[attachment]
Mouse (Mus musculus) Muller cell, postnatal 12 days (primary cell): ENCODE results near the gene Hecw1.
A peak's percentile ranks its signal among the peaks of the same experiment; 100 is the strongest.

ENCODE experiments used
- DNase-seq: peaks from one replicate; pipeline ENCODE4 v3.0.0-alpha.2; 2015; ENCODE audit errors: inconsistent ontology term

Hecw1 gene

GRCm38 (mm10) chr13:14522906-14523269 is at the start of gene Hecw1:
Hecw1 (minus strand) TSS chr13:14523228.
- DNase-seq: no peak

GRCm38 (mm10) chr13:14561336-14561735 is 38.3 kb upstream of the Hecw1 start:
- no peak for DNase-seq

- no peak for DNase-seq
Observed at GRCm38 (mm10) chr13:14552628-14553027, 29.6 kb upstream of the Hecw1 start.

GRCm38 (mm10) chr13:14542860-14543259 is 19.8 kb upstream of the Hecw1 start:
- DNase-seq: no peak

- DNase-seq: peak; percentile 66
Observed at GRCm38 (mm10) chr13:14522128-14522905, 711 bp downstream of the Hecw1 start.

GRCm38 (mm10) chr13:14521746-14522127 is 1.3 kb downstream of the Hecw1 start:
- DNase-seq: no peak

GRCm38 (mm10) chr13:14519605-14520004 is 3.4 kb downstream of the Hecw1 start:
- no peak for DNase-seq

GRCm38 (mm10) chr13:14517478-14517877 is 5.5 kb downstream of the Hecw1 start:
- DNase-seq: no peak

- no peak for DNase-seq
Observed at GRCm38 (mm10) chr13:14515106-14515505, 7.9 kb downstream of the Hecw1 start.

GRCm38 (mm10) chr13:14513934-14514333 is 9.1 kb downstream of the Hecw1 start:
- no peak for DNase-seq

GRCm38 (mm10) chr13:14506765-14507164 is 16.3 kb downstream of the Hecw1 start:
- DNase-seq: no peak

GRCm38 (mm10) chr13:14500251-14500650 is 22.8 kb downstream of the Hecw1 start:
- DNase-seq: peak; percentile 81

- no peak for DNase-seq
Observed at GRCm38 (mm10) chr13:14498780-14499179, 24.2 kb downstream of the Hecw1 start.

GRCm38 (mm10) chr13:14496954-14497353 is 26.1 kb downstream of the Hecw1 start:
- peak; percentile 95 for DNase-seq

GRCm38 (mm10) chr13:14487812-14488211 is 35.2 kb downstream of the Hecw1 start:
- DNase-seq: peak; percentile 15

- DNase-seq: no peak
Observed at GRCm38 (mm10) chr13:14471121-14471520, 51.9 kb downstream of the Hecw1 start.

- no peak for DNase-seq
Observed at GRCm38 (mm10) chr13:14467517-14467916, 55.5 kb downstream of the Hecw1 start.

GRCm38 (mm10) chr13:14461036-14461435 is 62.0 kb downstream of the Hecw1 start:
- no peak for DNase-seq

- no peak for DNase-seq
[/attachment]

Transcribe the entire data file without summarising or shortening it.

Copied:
Mouse (Mus musculus) Muller cell, postnatal 12 days (primary cell): ENCODE results near the gene Hecw1.
A peak's percentile ranks its signal among the peaks of the same experiment; 100 is the strongest.

ENCODE experiments used
- DNase-seq: peaks from one replicate; pipeline ENCODE4 v3.0.0-alpha.2; 2015; ENCODE audit errors: inconsistent ontology term

Hecw1 gene

GRCm38 (mm10) chr13:14522906-14523269 is at the start of gene Hecw1:
Hecw1 (minus strand) TSS chr13:14523228.
- DNase-seq: no peak

GRCm38 (mm10) chr13:14561336-14561735 is 38.3 kb upstream of the Hecw1 start:
- no peak for DNase-seq

- no peak for DNase-seq
Observed at GRCm38 (mm10) chr13:14552628-14553027, 29.6 kb upstream of the Hecw1 start.

GRCm38 (mm10) chr13:14542860-14543259 is 19.8 kb upstream of the Hecw1 start:
- DNase-seq: no peak

- DNase-seq: peak; percentile 66
Observed at GRCm38 (mm10) chr13:14522128-14522905, 711 bp downstream of the Hecw1 start.

GRCm38 (mm10) chr13:14521746-14522127 is 1.3 kb downstream of the Hecw1 start:
- DNase-seq: no peak

GRCm38 (mm10) chr13:14519605-14520004 is 3.4 kb downstream of the Hecw1 start:
- no peak for DNase-seq

GRCm38 (mm10) chr13:14517478-14517877 is 5.5 kb downstream of the Hecw1 start:
- DNase-seq: no peak

- no peak for DNase-seq
Observed at GRCm38 (mm10) chr13:14515106-14515505, 7.9 kb downstream of the Hecw1 start.

GRCm38 (mm10) chr13:14513934-14514333 is 9.1 kb downstream of the Hecw1 start:
- no peak for DNase-seq

GRCm38 (mm10) chr13:14506765-14507164 is 16.3 kb downstream of the Hecw1 start:
- DNase-seq: no peak

GRCm38 (mm10) chr13:14500251-14500650 is 22.8 kb downstream of the Hecw1 start:
- DNase-seq: peak; percentile 81

- no peak for DNase-seq
Observed at GRCm38 (mm10) chr13:14498780-14499179, 24.2 kb downstream of the Hecw1 start.

GRCm38 (mm10) chr13:14496954-14497353 is 26.1 kb downstream of the Hecw1 start:
- peak; percentile 95 for DNase-seq

GRCm38 (mm10) chr13:14487812-14488211 is 35.2 kb downstream of the Hecw1 start:
- DNase-seq: peak; percentile 15

- DNase-seq: no peak
Observed at GRCm38 (mm10) chr13:14471121-14471520, 51.9 kb downstream of the Hecw1 start.

- no peak for DNase-seq
Observed at GRCm38 (mm10) chr13:14467517-14467916, 55.5 kb downstream of the Hecw1 start.

GRCm38 (mm10) chr13:14461036-14461435 is 62.0 kb downstream of the Hecw1 start:
- no peak for DNase-seq

- no peak for DNase-seq